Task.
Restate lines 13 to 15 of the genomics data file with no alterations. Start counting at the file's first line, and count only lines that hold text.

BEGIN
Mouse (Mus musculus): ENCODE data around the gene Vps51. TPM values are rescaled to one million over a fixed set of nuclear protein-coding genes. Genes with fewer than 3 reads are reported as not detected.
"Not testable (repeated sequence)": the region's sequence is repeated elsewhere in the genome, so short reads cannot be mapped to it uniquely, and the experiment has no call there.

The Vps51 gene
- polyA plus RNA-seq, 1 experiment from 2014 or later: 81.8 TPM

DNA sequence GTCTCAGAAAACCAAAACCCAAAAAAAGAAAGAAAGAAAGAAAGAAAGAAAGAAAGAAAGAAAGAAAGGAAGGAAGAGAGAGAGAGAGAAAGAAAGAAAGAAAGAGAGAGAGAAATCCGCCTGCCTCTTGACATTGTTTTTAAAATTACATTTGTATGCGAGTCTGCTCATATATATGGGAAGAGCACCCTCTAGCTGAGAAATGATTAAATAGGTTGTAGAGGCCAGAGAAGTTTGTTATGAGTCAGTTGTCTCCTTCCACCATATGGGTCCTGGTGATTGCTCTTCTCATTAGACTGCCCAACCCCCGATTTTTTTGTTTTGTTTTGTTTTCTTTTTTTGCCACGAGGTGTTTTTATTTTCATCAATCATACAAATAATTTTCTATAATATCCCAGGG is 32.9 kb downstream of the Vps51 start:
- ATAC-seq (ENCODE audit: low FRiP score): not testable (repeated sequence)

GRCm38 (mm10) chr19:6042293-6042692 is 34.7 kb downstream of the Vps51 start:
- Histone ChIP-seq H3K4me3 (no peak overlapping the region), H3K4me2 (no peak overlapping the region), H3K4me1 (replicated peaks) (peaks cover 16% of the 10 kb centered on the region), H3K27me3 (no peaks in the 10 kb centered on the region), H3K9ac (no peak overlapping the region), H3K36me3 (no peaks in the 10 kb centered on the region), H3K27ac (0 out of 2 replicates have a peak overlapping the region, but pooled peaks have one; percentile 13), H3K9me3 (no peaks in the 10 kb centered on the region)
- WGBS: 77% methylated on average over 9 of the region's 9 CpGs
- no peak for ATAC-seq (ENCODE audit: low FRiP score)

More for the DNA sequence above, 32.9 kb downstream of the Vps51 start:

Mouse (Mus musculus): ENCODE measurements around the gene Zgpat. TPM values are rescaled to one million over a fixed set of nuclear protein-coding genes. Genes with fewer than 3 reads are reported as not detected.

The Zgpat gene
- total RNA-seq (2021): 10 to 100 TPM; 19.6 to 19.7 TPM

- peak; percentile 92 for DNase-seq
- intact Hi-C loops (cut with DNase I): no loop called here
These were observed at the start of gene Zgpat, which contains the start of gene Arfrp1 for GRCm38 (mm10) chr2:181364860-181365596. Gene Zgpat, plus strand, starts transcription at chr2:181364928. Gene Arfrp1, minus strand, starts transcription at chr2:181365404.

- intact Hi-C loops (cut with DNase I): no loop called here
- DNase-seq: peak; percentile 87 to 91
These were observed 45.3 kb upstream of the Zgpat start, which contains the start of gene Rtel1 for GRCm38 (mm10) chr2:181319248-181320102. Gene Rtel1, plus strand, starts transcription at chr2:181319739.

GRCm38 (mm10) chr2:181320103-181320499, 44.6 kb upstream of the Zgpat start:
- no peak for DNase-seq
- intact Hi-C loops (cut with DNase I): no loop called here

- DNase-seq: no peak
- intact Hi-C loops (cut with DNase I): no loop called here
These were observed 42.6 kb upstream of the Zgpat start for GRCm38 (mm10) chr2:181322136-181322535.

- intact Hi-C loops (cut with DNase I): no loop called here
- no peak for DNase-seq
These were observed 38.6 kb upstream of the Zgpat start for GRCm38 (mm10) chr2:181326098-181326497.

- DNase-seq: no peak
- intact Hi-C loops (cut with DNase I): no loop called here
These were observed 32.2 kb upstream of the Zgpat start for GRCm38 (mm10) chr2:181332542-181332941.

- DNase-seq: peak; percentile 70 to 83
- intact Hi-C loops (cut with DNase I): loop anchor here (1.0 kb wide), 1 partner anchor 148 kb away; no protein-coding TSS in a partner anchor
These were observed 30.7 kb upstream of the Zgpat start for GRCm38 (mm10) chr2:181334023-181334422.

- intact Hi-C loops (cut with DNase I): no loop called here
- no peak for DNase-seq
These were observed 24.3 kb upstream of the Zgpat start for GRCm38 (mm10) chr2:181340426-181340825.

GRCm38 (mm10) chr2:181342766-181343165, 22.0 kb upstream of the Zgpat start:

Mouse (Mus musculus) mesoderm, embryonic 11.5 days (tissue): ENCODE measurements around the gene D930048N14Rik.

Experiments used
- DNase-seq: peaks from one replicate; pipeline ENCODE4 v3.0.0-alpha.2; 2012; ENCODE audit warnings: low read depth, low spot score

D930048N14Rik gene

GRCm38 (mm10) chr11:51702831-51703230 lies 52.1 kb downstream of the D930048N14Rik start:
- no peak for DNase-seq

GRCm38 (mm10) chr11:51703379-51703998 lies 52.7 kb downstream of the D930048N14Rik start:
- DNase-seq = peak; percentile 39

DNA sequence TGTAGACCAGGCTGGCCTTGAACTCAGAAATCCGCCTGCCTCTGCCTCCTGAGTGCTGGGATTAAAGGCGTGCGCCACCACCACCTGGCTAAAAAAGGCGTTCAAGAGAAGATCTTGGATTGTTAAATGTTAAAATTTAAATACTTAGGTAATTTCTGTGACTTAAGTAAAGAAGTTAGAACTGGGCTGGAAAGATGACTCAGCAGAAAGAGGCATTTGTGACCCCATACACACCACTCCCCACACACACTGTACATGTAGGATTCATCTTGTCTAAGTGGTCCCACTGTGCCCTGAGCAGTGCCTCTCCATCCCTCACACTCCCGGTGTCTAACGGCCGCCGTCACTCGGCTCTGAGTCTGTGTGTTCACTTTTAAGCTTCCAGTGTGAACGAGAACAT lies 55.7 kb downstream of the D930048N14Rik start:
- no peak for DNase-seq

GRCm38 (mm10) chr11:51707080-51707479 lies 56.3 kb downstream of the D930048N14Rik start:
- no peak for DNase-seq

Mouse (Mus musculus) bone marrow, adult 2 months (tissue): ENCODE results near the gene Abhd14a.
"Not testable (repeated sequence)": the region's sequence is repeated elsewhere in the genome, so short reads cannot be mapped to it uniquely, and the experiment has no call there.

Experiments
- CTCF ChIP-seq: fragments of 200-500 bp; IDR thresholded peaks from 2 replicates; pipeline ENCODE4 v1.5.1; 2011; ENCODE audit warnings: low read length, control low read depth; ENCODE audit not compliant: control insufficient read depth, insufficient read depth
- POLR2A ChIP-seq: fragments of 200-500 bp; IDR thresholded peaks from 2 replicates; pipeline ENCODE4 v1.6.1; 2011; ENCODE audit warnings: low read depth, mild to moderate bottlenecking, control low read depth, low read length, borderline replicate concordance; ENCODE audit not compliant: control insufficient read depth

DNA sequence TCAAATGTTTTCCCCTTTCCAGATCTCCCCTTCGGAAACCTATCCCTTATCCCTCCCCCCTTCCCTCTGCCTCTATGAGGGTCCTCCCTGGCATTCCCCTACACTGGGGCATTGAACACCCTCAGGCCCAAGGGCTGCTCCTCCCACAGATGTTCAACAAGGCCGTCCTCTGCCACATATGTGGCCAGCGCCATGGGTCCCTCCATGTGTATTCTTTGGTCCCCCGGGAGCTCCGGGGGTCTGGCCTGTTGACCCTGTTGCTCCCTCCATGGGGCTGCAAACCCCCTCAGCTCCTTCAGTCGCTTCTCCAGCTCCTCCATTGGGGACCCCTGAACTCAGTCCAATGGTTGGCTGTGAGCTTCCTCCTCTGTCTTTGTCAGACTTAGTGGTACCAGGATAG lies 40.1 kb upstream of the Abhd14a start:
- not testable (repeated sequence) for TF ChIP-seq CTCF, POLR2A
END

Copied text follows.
The Zgpat gene
- total RNA-seq (2021): 10 to 100 TPM; 19.6 to 19.7 TPM

- peak; percentile 92 for DNase-seq